SECOND SUNDAY OF EASTER ‘Doubt no longer but believe’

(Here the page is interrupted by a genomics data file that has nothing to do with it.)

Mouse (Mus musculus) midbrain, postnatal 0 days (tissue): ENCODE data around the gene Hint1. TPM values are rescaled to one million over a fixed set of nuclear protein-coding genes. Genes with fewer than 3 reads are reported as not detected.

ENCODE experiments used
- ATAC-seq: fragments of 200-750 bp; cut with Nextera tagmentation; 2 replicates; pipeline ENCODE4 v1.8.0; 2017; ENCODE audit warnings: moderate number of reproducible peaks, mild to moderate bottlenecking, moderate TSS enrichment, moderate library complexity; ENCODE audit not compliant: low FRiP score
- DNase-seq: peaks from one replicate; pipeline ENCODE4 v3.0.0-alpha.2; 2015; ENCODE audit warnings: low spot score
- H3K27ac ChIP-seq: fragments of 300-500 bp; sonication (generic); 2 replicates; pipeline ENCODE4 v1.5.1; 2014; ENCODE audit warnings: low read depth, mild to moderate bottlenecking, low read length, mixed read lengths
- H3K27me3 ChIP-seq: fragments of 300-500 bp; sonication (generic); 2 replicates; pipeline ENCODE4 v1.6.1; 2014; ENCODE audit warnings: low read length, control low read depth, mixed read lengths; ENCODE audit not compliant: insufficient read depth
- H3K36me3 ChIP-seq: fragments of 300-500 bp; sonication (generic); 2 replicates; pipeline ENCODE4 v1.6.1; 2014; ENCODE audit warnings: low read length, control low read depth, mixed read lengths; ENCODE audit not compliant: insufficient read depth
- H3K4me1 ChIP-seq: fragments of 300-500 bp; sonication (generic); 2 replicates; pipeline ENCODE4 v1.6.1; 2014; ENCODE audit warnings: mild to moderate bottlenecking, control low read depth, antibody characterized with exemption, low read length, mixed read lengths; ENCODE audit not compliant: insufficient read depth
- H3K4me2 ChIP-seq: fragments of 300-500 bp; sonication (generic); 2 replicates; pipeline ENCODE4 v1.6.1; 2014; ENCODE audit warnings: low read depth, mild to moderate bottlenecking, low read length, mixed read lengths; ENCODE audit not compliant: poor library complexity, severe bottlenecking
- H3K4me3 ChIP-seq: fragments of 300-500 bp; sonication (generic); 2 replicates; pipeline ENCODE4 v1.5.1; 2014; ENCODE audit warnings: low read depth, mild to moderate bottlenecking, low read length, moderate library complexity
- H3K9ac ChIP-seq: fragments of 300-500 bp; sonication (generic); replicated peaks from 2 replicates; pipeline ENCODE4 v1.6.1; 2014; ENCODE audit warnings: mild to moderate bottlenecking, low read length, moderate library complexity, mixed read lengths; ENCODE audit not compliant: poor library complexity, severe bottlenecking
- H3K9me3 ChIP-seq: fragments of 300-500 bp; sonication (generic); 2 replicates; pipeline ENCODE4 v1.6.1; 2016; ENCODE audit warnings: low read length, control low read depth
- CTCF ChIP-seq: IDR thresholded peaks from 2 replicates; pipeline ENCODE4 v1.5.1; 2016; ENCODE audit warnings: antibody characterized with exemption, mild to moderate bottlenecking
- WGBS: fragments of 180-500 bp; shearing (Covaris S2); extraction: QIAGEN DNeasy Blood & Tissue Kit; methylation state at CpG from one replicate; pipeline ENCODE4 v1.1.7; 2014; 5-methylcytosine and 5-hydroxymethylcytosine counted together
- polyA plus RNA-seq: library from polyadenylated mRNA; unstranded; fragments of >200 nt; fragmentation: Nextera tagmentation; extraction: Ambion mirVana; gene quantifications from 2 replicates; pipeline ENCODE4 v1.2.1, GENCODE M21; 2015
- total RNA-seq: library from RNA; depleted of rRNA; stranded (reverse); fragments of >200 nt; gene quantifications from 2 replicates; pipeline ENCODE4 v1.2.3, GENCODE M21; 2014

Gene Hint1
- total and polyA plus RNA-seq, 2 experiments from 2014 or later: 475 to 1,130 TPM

The story of Thomas in today’s gospel reminds us that the journey to Easter faith was difficult even for the first disciples of Jesus. He doubted. Doubt is not a negative quality. It is actually the beginning of wisdom. ‘There lives more faith in honest doubt, believe me, than in half the creeds’, according to celebrated English poet of the nineteenth century, Alfred Lord Tennyson, and the renowned French philosopher of the twelfth century Peter Abelard offered a similar insightful reflection: ‘It is by doubting that we come to investigate and by investigating that we recognise the truth’. Healthy questioning leads to a healthy faith, a faith that does not provide all the answers, but which does provide us with enough light to live with the darkness; enough joy to live with the sorrow; enough certainty to live with the doubts. ‘One who does not ask questions’ according to Pope Francis ‘cannot progress either in knowledge or in faith’. When Thomas finally made the journey from doubt to faith his commitment was total and to the end. As we reflect on his honest struggle, we might dare to make our own the daily prayer of Auschwitz survivor, Elie Wiesel: ‘I pray to the God within me that He will give me the strength to ask Him the right questions’.